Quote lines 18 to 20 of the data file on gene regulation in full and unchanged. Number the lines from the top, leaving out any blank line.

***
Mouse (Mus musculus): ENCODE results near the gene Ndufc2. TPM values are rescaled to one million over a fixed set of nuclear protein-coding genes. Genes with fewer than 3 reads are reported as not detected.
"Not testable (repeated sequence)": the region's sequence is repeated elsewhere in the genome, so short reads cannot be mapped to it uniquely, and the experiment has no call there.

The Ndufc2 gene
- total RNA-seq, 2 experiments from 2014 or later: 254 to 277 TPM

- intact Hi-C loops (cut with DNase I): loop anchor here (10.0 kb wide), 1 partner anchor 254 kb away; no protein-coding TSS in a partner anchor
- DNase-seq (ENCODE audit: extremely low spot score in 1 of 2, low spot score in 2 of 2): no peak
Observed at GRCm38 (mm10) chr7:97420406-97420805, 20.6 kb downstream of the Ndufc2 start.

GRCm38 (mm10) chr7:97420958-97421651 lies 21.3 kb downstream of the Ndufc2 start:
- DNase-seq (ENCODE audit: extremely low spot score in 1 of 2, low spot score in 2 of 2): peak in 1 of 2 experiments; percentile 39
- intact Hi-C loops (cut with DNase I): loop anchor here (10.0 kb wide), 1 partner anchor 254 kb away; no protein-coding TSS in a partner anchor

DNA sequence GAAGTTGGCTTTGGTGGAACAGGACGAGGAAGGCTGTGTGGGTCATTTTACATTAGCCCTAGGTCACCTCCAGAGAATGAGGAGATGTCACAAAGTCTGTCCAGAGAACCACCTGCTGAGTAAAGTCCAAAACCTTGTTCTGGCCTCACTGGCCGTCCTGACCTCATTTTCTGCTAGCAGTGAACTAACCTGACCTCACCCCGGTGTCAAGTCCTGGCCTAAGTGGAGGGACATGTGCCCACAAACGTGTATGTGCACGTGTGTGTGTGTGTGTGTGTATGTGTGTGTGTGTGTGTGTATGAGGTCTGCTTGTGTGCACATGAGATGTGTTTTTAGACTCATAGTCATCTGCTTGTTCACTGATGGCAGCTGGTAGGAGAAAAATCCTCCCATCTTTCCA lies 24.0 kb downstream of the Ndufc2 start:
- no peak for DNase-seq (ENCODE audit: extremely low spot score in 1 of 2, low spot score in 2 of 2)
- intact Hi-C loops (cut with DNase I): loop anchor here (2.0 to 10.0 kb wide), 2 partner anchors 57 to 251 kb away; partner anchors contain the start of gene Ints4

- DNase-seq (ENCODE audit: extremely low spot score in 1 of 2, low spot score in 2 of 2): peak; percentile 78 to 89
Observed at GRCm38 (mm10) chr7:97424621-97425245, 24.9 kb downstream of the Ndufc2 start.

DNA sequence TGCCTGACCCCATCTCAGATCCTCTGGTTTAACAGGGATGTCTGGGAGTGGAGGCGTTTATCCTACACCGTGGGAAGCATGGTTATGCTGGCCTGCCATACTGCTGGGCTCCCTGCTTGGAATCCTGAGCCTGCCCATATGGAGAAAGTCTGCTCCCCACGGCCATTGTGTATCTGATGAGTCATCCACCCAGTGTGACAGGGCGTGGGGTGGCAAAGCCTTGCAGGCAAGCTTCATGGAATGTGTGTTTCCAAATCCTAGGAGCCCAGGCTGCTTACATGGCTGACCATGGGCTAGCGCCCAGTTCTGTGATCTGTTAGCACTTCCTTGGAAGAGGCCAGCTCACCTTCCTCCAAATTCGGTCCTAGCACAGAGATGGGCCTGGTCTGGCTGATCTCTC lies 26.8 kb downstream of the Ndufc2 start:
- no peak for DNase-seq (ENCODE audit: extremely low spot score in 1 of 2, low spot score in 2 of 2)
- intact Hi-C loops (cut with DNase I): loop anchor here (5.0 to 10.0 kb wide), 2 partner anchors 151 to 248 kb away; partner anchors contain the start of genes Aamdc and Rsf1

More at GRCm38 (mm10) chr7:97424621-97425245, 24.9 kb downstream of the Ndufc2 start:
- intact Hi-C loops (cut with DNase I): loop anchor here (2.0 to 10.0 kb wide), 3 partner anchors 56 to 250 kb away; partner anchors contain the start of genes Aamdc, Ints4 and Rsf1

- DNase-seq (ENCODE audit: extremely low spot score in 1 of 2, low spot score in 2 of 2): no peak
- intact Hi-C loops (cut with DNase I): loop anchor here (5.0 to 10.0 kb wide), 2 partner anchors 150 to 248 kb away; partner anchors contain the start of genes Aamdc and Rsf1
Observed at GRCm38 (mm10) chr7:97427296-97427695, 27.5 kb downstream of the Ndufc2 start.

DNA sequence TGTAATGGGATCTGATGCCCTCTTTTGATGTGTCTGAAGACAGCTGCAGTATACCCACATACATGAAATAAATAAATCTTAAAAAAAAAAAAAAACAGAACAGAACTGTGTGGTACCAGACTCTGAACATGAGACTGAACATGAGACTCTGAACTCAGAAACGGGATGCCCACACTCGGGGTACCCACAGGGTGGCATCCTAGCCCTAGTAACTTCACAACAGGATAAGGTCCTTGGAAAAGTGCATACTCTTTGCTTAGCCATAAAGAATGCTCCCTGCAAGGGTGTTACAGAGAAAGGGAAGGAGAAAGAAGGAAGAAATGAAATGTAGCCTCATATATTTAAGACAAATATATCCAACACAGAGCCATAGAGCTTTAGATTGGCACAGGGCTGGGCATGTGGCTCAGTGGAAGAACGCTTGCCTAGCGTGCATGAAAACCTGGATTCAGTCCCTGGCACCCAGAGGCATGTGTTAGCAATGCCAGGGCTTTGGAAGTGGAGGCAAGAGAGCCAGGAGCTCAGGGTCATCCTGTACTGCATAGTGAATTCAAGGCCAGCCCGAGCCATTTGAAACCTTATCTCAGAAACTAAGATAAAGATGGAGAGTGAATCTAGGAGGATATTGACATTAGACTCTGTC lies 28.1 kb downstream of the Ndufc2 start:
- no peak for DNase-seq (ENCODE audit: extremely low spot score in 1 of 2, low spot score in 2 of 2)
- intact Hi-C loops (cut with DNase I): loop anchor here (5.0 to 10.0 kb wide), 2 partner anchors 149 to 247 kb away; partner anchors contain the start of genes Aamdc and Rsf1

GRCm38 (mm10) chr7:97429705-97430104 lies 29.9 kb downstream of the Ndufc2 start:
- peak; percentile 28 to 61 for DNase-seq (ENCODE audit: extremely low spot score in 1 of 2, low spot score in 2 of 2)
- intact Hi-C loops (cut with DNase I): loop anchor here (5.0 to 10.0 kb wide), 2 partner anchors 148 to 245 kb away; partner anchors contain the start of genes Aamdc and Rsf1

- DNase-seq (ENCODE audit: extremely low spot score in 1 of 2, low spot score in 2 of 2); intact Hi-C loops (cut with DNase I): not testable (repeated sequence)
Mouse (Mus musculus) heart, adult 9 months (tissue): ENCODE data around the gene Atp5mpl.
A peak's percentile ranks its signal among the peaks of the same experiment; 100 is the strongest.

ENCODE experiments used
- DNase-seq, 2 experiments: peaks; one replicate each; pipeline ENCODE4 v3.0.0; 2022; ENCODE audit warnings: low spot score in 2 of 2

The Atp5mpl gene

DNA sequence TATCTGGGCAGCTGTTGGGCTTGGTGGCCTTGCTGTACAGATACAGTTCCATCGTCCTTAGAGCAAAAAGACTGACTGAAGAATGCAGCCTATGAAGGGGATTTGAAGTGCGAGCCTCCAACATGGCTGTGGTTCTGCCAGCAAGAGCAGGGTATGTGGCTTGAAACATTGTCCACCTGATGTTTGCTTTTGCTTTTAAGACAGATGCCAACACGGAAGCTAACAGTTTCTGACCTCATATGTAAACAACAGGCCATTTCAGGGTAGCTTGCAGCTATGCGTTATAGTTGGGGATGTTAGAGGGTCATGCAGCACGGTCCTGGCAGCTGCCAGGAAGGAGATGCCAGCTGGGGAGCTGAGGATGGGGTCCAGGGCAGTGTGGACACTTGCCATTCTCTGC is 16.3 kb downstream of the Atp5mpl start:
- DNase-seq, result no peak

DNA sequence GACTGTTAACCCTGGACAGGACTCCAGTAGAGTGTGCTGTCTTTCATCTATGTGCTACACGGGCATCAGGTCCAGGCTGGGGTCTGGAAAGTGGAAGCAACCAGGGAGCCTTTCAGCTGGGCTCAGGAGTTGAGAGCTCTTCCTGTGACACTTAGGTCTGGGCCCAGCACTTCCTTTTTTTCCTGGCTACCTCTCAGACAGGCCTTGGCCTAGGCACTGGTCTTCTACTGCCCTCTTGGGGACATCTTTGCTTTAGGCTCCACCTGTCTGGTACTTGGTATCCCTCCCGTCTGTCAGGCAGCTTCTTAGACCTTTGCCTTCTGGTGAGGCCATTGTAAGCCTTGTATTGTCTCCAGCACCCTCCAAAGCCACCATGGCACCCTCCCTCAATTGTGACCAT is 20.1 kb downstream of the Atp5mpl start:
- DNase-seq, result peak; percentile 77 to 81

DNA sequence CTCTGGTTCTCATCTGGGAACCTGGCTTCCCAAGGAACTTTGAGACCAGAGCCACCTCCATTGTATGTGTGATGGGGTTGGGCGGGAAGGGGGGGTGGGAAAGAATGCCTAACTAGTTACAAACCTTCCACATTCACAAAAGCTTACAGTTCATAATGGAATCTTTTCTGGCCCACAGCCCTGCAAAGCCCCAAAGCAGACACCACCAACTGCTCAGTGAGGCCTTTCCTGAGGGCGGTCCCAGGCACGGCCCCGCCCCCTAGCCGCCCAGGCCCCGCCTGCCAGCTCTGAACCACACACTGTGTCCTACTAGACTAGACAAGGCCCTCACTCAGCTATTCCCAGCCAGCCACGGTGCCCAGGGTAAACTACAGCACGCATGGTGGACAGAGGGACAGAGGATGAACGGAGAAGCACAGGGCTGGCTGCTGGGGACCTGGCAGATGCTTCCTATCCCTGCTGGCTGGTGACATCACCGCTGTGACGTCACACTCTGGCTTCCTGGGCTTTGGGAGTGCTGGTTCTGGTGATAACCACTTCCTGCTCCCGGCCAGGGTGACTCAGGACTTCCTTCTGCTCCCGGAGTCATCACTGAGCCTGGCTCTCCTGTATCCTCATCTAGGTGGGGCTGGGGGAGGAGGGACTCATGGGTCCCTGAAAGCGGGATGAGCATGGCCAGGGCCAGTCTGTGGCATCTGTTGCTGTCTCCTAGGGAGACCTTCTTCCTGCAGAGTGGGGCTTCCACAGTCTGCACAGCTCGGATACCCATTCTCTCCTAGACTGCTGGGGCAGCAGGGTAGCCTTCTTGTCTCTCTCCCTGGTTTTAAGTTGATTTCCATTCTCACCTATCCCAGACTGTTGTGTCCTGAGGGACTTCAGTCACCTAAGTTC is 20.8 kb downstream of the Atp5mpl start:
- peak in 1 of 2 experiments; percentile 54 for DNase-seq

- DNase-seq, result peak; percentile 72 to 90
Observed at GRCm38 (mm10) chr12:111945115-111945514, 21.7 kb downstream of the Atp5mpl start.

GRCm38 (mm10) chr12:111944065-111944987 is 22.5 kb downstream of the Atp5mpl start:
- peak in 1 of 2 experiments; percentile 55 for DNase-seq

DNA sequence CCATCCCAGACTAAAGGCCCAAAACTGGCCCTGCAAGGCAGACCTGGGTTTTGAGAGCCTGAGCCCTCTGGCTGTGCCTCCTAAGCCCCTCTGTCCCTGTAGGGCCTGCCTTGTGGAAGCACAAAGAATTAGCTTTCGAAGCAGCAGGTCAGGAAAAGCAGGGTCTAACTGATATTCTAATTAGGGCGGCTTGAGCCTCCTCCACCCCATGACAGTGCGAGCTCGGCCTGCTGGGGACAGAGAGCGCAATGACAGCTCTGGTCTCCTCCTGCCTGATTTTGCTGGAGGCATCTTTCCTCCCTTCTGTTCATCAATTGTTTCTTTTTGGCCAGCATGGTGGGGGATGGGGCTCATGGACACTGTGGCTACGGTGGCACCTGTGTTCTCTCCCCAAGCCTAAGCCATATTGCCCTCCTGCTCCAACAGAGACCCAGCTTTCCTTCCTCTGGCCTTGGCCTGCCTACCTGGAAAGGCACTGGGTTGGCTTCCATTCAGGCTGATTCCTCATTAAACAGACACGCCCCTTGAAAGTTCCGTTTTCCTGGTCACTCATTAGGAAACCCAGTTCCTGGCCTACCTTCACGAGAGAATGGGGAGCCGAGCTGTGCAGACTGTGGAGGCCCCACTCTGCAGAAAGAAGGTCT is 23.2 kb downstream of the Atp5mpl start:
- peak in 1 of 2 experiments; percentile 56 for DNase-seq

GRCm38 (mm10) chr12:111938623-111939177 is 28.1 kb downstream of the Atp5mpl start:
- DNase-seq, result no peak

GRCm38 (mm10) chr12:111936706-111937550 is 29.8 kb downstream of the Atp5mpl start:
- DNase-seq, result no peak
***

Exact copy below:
- intact Hi-C loops (cut with DNase I): loop anchor here (5.0 to 10.0 kb wide), 2 partner anchors 151 to 248 kb away; partner anchors contain the start of genes Aamdc and Rsf1

More at GRCm38 (mm10) chr7:97424621-97425245, 24.9 kb downstream of the Ndufc2 start:
- intact Hi-C loops (cut with DNase I): loop anchor here (2.0 to 10.0 kb wide), 3 partner anchors 56 to 250 kb away; partner anchors contain the start of genes Aamdc, Ints4 and Rsf1